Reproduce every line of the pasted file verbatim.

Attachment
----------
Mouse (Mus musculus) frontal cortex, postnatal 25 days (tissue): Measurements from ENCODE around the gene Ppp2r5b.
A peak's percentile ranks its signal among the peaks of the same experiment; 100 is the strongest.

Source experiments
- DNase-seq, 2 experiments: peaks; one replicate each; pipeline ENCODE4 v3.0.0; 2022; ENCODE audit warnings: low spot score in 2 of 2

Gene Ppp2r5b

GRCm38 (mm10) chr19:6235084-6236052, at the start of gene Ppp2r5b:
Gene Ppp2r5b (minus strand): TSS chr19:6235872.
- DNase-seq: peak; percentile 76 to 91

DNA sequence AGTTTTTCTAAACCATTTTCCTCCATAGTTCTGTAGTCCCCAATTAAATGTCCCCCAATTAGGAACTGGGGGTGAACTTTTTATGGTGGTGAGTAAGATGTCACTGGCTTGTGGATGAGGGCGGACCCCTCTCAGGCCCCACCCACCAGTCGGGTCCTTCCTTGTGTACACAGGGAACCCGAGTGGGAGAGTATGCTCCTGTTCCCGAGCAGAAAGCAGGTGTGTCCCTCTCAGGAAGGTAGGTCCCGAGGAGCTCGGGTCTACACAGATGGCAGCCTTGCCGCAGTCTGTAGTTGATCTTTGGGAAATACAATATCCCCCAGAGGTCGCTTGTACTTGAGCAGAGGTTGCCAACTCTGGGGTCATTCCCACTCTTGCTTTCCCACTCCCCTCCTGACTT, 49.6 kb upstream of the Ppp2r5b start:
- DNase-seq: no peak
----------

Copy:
Mouse (Mus musculus) frontal cortex, postnatal 25 days (tissue): Measurements from ENCODE around the gene Ppp2r5b.
A peak's percentile ranks its signal among the peaks of the same experiment; 100 is the strongest.

Source experiments
- DNase-seq, 2 experiments: peaks; one replicate each; pipeline ENCODE4 v3.0.0; 2022; ENCODE audit warnings: low spot score in 2 of 2

Gene Ppp2r5b

GRCm38 (mm10) chr19:6235084-6236052, at the start of gene Ppp2r5b:
Gene Ppp2r5b (minus strand): TSS chr19:6235872.
- DNase-seq: peak; percentile 76 to 91

DNA sequence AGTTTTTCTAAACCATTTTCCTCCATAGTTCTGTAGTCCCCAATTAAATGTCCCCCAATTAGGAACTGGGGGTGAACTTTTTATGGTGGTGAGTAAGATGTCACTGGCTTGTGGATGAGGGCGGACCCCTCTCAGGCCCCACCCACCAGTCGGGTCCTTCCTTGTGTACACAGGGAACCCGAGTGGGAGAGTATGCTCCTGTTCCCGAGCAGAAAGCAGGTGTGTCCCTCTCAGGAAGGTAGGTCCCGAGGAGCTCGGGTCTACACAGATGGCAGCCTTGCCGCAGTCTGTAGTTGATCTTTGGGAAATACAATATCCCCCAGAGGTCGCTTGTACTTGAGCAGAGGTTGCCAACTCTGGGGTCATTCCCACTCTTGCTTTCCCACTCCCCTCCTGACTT, 49.6 kb upstream of the Ppp2r5b start:
- DNase-seq: no peak